The third part of this four-part article focuses on the practical applications of IoT in commercial cleaning.

“If you can’t measure it, you can’t manage it,” the saying goes. In other words: Knowledge is power. The reason data is important to BSCs is because it allows them to measurably improve processes and increase efficiencies.

In that way, the goals of many of the innovations that fall under the Internet of Things umbrella are no different than most other innovations in today’s commercial cleaning industry. Competition among contractors is fierce and BSCs are being asked to do more with less. At the same time, there’s renewed focus on areas like hand hygiene compliance. The Internet of Things can help with all of the above.

The previous way to measure efficiencies was traditionally direct observation. But IoT technology now provides BSCs with objective, irrefutable data.

“One of the things we can get out of it is a new baseline for measurement,” says Jason Slater, technology manager for GOJO SmartLink, based in Akron, Ohio. “Direct observation has been the gold standard for a long time. If you read articles about that, they talk about numbers being reported higher than they really are. … It’s very interesting hearing what people think goes on. Then you have a system in place that measures what exactly is happening. It’s pretty fascinating, even for those folks, to have the realization that maybe they are or aren’t entering an area as often as they think they are.”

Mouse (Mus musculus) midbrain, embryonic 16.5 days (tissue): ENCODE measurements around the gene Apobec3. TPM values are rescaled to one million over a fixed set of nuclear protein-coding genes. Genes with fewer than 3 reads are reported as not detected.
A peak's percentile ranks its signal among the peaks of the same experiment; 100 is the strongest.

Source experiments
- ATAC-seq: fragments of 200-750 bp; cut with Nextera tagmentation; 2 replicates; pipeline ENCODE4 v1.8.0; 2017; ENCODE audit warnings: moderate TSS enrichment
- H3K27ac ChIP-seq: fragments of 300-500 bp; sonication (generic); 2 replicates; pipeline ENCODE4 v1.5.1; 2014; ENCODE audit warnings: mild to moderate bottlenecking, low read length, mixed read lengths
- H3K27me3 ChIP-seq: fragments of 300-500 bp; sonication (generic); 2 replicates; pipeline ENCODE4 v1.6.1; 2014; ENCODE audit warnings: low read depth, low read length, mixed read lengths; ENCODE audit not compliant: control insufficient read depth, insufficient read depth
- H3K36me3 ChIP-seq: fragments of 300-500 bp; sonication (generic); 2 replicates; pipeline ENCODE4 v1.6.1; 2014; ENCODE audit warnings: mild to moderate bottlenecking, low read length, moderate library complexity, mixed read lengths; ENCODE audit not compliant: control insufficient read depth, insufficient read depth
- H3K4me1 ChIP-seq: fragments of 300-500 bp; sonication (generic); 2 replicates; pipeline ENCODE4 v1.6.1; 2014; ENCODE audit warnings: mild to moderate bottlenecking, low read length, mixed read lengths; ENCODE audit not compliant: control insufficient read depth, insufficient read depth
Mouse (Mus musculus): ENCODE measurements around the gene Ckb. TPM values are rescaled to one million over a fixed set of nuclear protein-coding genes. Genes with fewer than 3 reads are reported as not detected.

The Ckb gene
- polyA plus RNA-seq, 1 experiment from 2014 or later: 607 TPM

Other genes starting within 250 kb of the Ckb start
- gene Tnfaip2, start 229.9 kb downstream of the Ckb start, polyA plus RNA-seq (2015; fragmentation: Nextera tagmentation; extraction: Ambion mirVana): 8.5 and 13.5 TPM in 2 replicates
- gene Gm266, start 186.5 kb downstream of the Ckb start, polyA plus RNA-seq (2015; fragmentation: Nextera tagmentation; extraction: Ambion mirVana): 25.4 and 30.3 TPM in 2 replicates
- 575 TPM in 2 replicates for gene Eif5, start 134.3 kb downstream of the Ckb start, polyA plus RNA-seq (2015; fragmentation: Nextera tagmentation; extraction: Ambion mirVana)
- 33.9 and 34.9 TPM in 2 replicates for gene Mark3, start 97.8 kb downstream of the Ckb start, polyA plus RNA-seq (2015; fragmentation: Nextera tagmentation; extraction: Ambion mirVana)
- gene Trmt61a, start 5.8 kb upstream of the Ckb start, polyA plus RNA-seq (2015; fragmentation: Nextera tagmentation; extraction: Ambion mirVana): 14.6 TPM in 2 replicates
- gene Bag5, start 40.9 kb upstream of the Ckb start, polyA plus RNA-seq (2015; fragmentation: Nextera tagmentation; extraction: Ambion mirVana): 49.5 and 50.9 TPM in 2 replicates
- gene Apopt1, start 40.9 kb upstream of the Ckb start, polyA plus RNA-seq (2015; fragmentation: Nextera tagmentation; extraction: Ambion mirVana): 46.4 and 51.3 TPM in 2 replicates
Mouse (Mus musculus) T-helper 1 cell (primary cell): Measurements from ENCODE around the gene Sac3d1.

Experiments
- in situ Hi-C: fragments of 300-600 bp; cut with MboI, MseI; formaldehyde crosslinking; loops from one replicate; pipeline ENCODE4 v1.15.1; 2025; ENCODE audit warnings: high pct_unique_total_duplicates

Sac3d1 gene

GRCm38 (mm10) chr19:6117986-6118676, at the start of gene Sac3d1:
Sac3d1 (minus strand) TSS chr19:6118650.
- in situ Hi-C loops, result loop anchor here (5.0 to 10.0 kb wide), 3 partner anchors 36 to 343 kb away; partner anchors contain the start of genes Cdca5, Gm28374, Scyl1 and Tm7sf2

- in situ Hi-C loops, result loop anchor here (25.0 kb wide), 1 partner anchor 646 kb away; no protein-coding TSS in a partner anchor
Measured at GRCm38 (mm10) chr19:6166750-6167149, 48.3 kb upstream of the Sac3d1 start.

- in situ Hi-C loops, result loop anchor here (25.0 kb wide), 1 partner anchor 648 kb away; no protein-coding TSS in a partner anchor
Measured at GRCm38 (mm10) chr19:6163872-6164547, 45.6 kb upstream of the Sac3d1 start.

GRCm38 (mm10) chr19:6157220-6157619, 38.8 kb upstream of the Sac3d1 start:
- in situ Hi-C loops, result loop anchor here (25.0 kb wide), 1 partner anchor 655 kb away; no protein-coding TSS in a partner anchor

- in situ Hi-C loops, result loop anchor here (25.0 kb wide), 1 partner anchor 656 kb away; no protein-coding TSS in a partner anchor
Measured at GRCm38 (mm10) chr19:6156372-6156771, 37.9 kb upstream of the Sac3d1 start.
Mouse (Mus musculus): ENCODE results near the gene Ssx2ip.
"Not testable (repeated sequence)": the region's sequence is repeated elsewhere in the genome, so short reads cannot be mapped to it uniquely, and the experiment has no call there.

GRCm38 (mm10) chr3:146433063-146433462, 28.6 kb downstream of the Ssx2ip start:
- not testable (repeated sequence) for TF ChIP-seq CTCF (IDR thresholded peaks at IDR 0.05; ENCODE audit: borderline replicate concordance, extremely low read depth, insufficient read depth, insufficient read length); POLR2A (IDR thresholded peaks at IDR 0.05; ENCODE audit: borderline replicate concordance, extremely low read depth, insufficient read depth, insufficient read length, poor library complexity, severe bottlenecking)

In addition to dispensers that track fill levels, some IoT-enabled dispensing systems feature infrared sensors that can actually track occupant traffic and directionality in and out of a restroom. Combine that information with the usage data from the dispenser itself and a BSC can gauge hand hygiene compliance down to a specific restroom.

Connectivity has spread beyond restrooms, as well; manufacturers have added the technology to their floor care equipment. This allows BSCs to know, in real time, when a floor machine needs new parts, battery charge levels, how often the machine has crashed in a given time frame, usage patterns and more. Some machines even have geolocation technology, which can help contractors cut down on theft of machines or simply help them find a machine that has been misplaced.